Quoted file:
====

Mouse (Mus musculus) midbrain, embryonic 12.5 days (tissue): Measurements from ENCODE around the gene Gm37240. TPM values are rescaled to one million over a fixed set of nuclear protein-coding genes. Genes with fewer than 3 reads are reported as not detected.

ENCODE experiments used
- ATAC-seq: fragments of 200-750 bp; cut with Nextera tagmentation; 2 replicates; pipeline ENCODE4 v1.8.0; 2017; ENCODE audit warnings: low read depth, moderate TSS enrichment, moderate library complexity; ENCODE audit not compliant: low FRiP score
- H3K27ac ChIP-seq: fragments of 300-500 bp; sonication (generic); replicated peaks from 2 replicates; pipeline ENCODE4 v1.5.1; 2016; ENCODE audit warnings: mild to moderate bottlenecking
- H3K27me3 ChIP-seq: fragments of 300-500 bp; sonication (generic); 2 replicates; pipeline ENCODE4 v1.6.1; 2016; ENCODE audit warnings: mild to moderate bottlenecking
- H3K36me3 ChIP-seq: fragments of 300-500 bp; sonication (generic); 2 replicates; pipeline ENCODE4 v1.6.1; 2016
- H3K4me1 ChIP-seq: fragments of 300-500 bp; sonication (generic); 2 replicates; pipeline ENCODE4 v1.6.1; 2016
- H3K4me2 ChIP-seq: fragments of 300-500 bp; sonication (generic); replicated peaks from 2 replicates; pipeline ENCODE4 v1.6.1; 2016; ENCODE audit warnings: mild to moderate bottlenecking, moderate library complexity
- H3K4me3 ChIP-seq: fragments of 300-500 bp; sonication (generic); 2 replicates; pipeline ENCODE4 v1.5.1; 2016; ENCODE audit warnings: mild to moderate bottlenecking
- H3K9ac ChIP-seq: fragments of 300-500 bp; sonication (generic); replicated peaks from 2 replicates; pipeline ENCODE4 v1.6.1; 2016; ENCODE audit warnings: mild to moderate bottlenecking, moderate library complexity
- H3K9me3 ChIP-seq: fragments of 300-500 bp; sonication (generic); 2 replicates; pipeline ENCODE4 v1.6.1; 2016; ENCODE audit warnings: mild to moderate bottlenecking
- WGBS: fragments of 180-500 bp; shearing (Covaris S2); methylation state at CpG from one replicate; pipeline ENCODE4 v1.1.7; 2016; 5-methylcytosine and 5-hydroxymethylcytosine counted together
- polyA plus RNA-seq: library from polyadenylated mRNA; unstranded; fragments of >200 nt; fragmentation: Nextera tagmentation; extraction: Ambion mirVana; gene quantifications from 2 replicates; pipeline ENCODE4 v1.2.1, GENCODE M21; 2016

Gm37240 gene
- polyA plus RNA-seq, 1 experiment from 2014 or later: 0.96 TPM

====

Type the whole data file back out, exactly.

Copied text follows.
Mouse (Mus musculus) midbrain, embryonic 12.5 days (tissue): Measurements from ENCODE around the gene Gm37240. TPM values are rescaled to one million over a fixed set of nuclear protein-coding genes. Genes with fewer than 3 reads are reported as not detected.

ENCODE experiments used
- ATAC-seq: fragments of 200-750 bp; cut with Nextera tagmentation; 2 replicates; pipeline ENCODE4 v1.8.0; 2017; ENCODE audit warnings: low read depth, moderate TSS enrichment, moderate library complexity; ENCODE audit not compliant: low FRiP score
- H3K27ac ChIP-seq: fragments of 300-500 bp; sonication (generic); replicated peaks from 2 replicates; pipeline ENCODE4 v1.5.1; 2016; ENCODE audit warnings: mild to moderate bottlenecking
- H3K27me3 ChIP-seq: fragments of 300-500 bp; sonication (generic); 2 replicates; pipeline ENCODE4 v1.6.1; 2016; ENCODE audit warnings: mild to moderate bottlenecking
- H3K36me3 ChIP-seq: fragments of 300-500 bp; sonication (generic); 2 replicates; pipeline ENCODE4 v1.6.1; 2016
- H3K4me1 ChIP-seq: fragments of 300-500 bp; sonication (generic); 2 replicates; pipeline ENCODE4 v1.6.1; 2016
- H3K4me2 ChIP-seq: fragments of 300-500 bp; sonication (generic); replicated peaks from 2 replicates; pipeline ENCODE4 v1.6.1; 2016; ENCODE audit warnings: mild to moderate bottlenecking, moderate library complexity
- H3K4me3 ChIP-seq: fragments of 300-500 bp; sonication (generic); 2 replicates; pipeline ENCODE4 v1.5.1; 2016; ENCODE audit warnings: mild to moderate bottlenecking
- H3K9ac ChIP-seq: fragments of 300-500 bp; sonication (generic); replicated peaks from 2 replicates; pipeline ENCODE4 v1.6.1; 2016; ENCODE audit warnings: mild to moderate bottlenecking, moderate library complexity
- H3K9me3 ChIP-seq: fragments of 300-500 bp; sonication (generic); 2 replicates; pipeline ENCODE4 v1.6.1; 2016; ENCODE audit warnings: mild to moderate bottlenecking
- WGBS: fragments of 180-500 bp; shearing (Covaris S2); methylation state at CpG from one replicate; pipeline ENCODE4 v1.1.7; 2016; 5-methylcytosine and 5-hydroxymethylcytosine counted together
- polyA plus RNA-seq: library from polyadenylated mRNA; unstranded; fragments of >200 nt; fragmentation: Nextera tagmentation; extraction: Ambion mirVana; gene quantifications from 2 replicates; pipeline ENCODE4 v1.2.1, GENCODE M21; 2016

Gm37240 gene
- polyA plus RNA-seq, 1 experiment from 2014 or later: 0.96 TPM